I’ve rotated various crops in and out of proximity to onions, and am consistently pleased when they grow side by side with beets.

I think a big part of that appeal is how nice the foliage looks together, and how tidy the rows can be kept.

The tried-and-true garden hoe is my favorite tool to use, and I can use it with surgical precision between beets and onions.

An onion preferred by gardeners with longer days, ‘Big Daddy’ is sometimes also referred to as ‘Cannon Ball.’

It’s a fat onion and very flavorful, and a favorite in my kitchen if only because I get to tell people, “Yeah, those caramelized onions? Courtesy of ‘Big Daddy.’”

A close up of a single 'Big Daddy' onion set on a wooden surface.

‘Big Daddy’ Onions

Bundles of 125 slips are available from Burpee.

My mother-in-law is in upstate New York and she likes to grow the ‘Imai Early Yellow’ every year.

The onions are as cute as onions can get – with their yellow skins and flattened globes – if that kind of thing matters to you. And it does to me, so don’t be ashamed.

A close up square image of three 'Imai Early Yellow' onions set on a wooden surface. To the bottom right of the frame is white printed text.

‘Imai Early Yellow’

Seeds are available from Kitazawa Seed Company via True Leaf Market.

Check out our guide to learn more about growing onions.

12. Radishes

This is an easy and fun pair of vegetables to grow side by side. It’s a favorite for me because radishes (Raphanus sativus) are ready for harvest so quickly. The frequent trips to grab a bunch lets me keep a close eye on my beets.

They enjoy growing at similar times, and favor the same care, so it’s an easy planting companion pick. Just take care when harvesting your radishes not to disturb the developing beets nearby.

I feel like everyone either loves or hates radishes, and if you love ‘em, you love just a couple kinds. These two are my favorites:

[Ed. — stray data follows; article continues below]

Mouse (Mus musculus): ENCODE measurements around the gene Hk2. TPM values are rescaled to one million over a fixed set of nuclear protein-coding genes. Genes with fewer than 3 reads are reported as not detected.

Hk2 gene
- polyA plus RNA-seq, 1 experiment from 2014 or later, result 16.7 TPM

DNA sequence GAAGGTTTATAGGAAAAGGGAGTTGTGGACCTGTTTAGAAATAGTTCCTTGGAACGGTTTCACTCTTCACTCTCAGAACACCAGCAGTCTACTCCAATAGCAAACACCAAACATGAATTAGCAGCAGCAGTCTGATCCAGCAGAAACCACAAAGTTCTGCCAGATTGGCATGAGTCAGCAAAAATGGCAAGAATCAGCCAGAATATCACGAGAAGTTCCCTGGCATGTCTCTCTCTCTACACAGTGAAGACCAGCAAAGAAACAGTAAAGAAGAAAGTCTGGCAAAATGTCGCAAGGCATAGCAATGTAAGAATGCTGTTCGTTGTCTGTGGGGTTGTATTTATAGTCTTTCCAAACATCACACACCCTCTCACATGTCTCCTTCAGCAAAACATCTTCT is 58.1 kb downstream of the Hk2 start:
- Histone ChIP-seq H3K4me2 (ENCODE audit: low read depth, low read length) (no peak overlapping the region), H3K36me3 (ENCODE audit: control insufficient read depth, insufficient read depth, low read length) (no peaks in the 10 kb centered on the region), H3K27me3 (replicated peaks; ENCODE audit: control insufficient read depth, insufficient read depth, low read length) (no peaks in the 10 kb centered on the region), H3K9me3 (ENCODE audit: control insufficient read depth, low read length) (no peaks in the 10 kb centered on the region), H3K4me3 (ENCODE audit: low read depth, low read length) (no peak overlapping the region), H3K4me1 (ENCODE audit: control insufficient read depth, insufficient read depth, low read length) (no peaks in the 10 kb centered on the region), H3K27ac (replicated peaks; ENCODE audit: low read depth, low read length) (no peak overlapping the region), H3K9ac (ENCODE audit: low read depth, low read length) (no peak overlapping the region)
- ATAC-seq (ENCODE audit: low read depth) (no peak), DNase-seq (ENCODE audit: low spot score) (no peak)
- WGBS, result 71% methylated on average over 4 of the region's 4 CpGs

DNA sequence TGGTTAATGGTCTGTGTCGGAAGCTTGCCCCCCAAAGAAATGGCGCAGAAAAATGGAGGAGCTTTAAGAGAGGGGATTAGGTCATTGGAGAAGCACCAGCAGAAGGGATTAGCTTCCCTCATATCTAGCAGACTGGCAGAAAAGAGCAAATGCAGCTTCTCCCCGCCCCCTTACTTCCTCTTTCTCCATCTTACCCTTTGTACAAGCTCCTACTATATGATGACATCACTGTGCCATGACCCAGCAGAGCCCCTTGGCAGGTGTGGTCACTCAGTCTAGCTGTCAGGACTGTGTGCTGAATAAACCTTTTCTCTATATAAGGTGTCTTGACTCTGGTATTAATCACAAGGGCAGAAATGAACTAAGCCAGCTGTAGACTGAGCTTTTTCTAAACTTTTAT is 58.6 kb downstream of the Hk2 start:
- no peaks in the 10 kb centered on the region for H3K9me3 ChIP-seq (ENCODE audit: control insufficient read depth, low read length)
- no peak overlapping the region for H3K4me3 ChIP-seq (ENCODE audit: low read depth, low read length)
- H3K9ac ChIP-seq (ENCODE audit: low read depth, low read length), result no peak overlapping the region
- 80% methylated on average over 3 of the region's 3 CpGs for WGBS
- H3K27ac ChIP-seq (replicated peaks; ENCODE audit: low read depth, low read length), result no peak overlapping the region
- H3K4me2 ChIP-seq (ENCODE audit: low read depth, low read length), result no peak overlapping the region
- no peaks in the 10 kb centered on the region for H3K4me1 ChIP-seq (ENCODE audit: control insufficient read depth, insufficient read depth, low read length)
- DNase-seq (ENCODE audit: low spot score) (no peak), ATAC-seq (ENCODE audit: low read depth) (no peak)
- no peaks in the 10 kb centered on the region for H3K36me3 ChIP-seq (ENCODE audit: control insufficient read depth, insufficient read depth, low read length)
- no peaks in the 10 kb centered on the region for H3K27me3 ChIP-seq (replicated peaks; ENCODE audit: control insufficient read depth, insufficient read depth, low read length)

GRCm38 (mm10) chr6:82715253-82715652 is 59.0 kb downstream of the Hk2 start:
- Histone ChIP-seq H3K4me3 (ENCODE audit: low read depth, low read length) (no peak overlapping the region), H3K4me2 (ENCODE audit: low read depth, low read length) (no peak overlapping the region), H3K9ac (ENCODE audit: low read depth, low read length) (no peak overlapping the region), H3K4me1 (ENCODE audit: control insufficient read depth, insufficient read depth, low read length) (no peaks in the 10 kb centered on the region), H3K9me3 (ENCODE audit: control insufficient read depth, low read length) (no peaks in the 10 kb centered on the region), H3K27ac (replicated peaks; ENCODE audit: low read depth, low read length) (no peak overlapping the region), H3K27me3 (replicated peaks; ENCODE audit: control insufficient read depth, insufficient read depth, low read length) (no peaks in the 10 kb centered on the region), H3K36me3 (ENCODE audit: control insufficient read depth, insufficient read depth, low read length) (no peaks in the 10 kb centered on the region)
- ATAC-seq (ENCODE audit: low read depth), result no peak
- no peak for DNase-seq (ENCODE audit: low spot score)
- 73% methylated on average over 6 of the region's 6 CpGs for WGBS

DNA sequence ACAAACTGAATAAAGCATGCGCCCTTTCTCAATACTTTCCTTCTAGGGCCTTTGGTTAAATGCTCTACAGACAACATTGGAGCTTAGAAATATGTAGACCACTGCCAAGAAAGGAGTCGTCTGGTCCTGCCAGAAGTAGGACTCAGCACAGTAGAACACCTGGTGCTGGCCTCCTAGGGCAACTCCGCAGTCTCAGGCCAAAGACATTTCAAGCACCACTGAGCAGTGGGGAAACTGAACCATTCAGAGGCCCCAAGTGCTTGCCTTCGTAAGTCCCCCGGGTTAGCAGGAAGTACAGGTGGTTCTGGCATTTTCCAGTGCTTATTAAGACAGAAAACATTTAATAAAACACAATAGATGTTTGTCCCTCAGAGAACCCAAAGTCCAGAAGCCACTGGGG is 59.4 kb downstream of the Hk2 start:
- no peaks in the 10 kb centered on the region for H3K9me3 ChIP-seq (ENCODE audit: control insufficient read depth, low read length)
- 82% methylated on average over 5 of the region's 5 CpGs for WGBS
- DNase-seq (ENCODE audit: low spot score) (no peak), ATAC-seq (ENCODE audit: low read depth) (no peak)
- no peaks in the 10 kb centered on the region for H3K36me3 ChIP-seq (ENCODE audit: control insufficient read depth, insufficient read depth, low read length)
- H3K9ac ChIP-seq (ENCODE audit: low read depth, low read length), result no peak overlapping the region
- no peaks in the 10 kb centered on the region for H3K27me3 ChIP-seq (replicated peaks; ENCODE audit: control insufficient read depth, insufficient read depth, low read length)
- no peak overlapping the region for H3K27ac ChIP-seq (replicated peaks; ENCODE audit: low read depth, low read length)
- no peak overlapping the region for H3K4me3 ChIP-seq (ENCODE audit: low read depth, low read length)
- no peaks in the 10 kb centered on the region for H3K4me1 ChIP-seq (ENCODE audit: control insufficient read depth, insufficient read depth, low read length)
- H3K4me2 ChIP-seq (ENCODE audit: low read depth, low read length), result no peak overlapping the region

As far as fresh radishes go, I love ‘Fire ‘N’ Ice,’ and it’s not just because they’ve got the name of an ‘80s pop-rock band.

They taste like spicy candy right out of the ground and grow quickly and easily.

A close up of a bunch of 'Fire 'N' Ice' radishes set on a wooden surface.

‘Fire ‘N’ Ice’ Radish

Burpee has seeds for sale in packets of 300.

My wife and I tried to pickle radishes last year and it was a resounding failure, so we’re trying again this year with something different, the ‘Bora King.’

I’ve grown this cultivar before and I’m fascinated by how beautiful these are, plus the taste is out of this world. They can be pretty spicy, so prepare yourself!

A close up of a 'Bora King' radish cut in half and set on a white surface.

‘Bora King’

Find seeds now at True Leaf Market.

Have a read of our radish growing guide to learn more.

13. Sorrel

The citrusy flavor of baby sorrel (Rumex spp.) adds a welcome pop to my daily salads. Easy to grow, these leafy greens do well with beets, preferring the same cool temperatures.

Unless you’re cooking up large vats of sorrel soup, a little goes a long way, so interplant sparingly and remember to harvest regularly!

Bright green garden sorrel is ready to harvest in just 45 days.

A close up square image of garden sorrel growing in the garden. To the bottom of the frame is a circular logo with text.

Garden Sorrel

You can find seeds available from True Leaf Market.

Red-veined sorrel has a stronger flavor and the leaves add ornamental flair to the veggie patch.

A close up of a pile of red-veined sorrel isolated on a white background.

Red-Veined Sorrel

Pick up seeds in a variety of packet sizes from True Leaf Market.

14. Spinach

Spinach (Spinacia oleracea) favors cooler weather just like beets do.

It’s a tidy plant to grow if you keep up with harvesting, and this pair can be planted pretty tightly together to maximize the growing space you have.

It’s a perfect combination if you’re using a cold frame.